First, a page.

Weapons Charges Where There is a “No Gun” Sign
In a world that’s increasingly conscious of safety and security, “No Gun” signs have become commonplace in many establishments and public areas.
These signs, which stand as silent sentinels at entrances, aim to deter potential threats and maintain a safe environment for everyone inside. However, the mere presence of such a sign can open up a Pandora’s box of legal implications if someone is found with a weapon on the premises.
Learn about the weapons charges you can face in the zones marked by a “No Gun” sign AND those without. Find out the nuances of the law, potential penalties, and your rights when facing charges.
NO CONCEALED OR OPEN CARRY WHERE THERE IS A “NO GUNS” SIGN
A private establishment or school may post a sign prohibiting weapons or firearms like the sign below offered by SafetySign.com.
According to North Carolina law, a private establishment has the right to post signage prohibiting the possession of weapons or firearms on its premises.
Specifically, North Carolina General Statute § 14-415.11(c) prohibits individuals with concealed carry permits from carrying in places where there are notices.
Failure to heed such signs could result in a Class 2 misdemeanor charge.
EXAMPLE OF WHAT NOT TO DO
Perhaps you have a concealed carry permit in North Carolina and decide to visit your local shopping mall. Upon entering, you pass a sign that clearly reads, “No Guns Allowed on These Premises.” However, you want to protect your family in case something happens, so you ignore the sign.
Regardless of your permit or intentions, continuing onto the property while carrying your weapon is unlawful. If you choose to ignore the sign and law enforcement finds out, you could face a Class 2 misdemeanor. For a second or later charge, you can face a Class H felony charge.
If you face weapons charges, always speak with an experienced attorney immediately for your best outcome. A knowledgeable attorney can help you develop a rock-solid defense, but not if you’ve “shot yourself in the foot” by talking with police, jail cell mates, or in recorded phone calls at the precinct.
PLACES WITHOUT “NO GUN” SIGNS, BUT CARRIED WEAPONS ARE ILLEGAL
North Carolina statutes Ch 14 Article 35 lays out the places where carrying a weapon is illegal, including the following places:
Any person with a concealed handgun permit can keep a handgun in a closed compartment or container within their locked vehicle or in a locked container securely affixed to the car. You may unlock the vehicle to enter or exit the vehicle provided the firearm remains in the closed compartment at all times, and the vehicle is locked immediately following your entrance or exit.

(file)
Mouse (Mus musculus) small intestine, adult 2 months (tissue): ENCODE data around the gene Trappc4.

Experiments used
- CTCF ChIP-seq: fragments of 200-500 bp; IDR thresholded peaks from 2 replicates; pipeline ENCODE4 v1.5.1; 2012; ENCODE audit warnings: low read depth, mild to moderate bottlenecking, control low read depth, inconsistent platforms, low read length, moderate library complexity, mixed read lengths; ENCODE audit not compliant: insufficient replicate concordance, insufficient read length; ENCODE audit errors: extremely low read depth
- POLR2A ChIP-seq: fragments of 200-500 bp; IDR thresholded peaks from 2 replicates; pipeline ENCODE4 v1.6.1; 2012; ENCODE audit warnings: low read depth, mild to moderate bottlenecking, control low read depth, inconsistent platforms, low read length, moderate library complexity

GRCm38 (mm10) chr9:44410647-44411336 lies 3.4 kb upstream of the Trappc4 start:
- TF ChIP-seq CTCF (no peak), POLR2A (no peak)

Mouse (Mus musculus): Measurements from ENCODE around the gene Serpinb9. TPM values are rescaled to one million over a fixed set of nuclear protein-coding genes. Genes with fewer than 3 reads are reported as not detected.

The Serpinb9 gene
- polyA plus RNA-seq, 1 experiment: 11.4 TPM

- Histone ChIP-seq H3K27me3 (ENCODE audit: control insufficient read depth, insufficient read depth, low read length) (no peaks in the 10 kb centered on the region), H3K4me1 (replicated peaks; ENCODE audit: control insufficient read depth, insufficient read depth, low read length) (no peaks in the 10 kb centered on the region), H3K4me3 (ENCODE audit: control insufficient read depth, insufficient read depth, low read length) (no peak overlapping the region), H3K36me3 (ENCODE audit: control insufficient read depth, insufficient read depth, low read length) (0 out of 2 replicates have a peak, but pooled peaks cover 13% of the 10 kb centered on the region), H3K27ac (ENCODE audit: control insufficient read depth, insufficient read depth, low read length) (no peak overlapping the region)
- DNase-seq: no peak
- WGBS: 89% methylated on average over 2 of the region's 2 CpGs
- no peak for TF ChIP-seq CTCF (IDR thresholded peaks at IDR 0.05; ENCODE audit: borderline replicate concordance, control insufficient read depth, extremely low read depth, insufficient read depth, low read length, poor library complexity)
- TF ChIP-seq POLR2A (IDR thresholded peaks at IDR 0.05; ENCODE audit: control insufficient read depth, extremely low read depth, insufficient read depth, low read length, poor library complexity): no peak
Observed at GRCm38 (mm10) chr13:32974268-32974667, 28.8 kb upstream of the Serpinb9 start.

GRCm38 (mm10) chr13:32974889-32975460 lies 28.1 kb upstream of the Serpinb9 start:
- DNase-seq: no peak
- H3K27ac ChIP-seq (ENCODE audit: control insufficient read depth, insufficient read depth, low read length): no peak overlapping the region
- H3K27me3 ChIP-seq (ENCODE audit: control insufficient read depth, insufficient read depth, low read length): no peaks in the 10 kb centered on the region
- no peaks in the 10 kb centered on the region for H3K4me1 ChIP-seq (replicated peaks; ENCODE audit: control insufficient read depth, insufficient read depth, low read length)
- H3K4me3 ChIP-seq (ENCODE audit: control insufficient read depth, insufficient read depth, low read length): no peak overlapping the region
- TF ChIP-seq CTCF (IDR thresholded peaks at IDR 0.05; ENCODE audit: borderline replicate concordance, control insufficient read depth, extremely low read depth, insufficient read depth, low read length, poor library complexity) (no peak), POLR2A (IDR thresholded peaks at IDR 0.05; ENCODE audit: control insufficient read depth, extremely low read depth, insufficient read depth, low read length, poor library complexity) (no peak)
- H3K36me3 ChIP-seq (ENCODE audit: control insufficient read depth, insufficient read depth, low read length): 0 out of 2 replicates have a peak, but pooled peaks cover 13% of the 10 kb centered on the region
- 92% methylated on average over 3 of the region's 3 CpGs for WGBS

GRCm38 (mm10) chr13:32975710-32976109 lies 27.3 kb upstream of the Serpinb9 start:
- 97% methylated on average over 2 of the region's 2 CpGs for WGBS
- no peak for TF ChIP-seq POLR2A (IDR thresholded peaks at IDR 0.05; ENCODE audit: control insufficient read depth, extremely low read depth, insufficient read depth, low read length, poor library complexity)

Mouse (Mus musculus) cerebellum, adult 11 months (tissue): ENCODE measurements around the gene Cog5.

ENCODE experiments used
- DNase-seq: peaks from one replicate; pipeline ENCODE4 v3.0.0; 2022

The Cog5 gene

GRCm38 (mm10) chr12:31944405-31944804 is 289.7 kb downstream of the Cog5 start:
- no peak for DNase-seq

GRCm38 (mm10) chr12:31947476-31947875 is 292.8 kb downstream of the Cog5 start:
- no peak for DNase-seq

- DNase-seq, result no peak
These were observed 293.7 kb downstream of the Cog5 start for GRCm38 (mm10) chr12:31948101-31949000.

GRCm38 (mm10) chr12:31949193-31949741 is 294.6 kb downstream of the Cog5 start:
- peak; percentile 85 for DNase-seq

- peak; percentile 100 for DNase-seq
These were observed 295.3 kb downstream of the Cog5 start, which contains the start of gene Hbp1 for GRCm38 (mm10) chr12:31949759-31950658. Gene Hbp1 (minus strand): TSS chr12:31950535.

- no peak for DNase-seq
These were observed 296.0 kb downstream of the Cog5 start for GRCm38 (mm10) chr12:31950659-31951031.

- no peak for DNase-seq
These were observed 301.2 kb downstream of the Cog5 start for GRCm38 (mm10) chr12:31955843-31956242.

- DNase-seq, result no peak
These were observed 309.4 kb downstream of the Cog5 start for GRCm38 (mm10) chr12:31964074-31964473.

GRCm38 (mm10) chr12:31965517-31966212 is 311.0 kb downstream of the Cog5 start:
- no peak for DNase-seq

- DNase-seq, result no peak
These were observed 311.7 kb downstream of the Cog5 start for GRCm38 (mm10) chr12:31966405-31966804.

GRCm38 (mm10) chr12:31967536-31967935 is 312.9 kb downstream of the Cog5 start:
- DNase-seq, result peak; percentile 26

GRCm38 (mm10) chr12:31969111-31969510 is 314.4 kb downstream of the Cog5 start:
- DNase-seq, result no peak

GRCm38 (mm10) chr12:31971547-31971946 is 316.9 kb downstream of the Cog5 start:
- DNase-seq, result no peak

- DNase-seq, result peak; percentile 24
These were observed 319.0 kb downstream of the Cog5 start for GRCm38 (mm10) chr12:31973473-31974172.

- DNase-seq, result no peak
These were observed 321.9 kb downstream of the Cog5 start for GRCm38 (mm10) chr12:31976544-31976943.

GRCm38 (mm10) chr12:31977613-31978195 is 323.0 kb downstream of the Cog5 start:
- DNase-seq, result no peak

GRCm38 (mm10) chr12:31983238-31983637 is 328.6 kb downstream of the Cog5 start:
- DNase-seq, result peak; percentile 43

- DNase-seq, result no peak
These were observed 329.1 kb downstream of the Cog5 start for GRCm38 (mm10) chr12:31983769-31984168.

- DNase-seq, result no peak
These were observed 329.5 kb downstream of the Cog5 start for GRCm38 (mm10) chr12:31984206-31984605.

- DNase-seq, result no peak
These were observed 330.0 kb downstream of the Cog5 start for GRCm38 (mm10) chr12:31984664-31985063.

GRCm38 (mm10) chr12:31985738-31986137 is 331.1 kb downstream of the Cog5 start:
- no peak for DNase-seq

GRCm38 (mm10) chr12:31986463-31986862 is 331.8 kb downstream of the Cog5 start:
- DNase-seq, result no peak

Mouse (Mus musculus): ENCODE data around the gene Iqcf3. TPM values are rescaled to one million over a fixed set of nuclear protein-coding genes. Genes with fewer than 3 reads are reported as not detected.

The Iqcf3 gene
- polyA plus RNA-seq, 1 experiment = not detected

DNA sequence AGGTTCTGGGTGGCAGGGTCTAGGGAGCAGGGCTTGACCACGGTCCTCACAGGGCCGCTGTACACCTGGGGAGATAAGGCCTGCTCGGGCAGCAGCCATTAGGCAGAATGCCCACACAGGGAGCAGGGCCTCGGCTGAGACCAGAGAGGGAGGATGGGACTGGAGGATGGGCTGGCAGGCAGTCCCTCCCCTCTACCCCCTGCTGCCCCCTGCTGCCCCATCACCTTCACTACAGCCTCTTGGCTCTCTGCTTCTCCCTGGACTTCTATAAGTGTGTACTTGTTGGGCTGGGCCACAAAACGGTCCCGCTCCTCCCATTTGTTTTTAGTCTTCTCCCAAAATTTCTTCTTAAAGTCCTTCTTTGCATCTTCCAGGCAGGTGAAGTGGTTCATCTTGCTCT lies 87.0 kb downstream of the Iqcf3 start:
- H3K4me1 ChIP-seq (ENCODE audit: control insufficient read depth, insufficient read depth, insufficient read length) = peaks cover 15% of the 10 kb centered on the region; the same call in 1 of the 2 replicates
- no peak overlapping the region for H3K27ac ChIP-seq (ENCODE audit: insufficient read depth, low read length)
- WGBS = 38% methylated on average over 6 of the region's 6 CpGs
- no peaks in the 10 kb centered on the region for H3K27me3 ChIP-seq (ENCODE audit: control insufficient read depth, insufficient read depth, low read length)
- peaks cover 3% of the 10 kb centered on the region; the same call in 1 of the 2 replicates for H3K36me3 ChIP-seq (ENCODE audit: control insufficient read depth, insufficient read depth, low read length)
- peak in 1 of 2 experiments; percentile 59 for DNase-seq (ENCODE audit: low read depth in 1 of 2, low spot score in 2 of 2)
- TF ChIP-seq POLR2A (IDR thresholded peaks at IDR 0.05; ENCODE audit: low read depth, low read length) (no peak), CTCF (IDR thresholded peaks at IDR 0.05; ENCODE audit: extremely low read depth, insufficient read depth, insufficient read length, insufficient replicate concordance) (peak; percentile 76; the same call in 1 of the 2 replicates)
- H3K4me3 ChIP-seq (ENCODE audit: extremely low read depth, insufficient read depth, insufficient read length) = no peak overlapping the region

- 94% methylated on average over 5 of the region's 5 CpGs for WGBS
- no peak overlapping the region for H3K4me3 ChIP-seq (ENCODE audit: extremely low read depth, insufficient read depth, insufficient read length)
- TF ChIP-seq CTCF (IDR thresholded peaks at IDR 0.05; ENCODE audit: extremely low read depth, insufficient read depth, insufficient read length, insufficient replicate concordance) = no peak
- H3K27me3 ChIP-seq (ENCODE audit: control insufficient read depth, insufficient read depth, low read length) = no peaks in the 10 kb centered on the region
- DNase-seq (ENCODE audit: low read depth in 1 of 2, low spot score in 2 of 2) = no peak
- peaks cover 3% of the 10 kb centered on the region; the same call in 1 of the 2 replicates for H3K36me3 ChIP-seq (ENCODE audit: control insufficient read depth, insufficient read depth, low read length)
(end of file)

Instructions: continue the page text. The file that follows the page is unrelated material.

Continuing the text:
STATE AND LOCAL BUILDINGS
- State Capitol Building, the Executive Mansion, the Western Residence of the Governor, or on the grounds of any of these buildings, and any building housing any court of the General Court of Justice.
- State office buildings or any portion of a building in which there are State offices
- Law Enforcement or Correctional Facilities
- A local government unit may adopt an ordinance to permit the posting of a prohibition against carrying a concealed handgun, per GS 14-415.11(c), on local government buildings and their appurtenant premises.
EVENTS OCCURRING IN PUBLIC
It is illegal for anyone involved in or observing a protest or picket at a private healthcare facility or public location controlled by the State or its subdivisions to carry or have access to a dangerous weapon knowingly.
A local government may prohibit, by posting, the carrying of a concealed handgun on municipal and county recreational facilities that are specifically identified by the unit of local government.
WEAPONS ON CAMPUS OR OTHER EDUCATIONAL PROPERTY
Weapons are illegal at any school building or bus, school campus, grounds, recreational area, athletic field, or other property owned, used, or operated by any board of education or school board of trustees, or directors for the administration of any school.
CLASS I FELONY
It’s a Class I felony to knowingly possess any gun, rifle, pistol, or other firearm on educational property or to a curricular or extracurricular activity sponsored by a school.
CLASS F FELONY
to willfully discharge any firearm on educational property. However, this does not apply to a BB gun, stun gun, air rifle, or air pistol.
CLASS G FELONY
It’s a Class G felony to possess or carry, whether openly or concealed, any dynamite cartridge, bomb, grenade, mine, or powerful explosive on educational property or to a curricular or extracurricular activity sponsored by a school. However, this doesn’t apply to fireworks.